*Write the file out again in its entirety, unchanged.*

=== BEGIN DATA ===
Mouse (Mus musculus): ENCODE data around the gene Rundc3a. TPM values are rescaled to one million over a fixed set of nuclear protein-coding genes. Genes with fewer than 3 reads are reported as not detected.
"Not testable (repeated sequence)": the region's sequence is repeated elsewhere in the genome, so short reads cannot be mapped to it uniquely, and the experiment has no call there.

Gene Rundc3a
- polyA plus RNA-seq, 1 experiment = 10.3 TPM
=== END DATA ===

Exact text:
Mouse (Mus musculus): ENCODE data around the gene Rundc3a. TPM values are rescaled to one million over a fixed set of nuclear protein-coding genes. Genes with fewer than 3 reads are reported as not detected.
"Not testable (repeated sequence)": the region's sequence is repeated elsewhere in the genome, so short reads cannot be mapped to it uniquely, and the experiment has no call there.

Gene Rundc3a
- polyA plus RNA-seq, 1 experiment = 10.3 TPM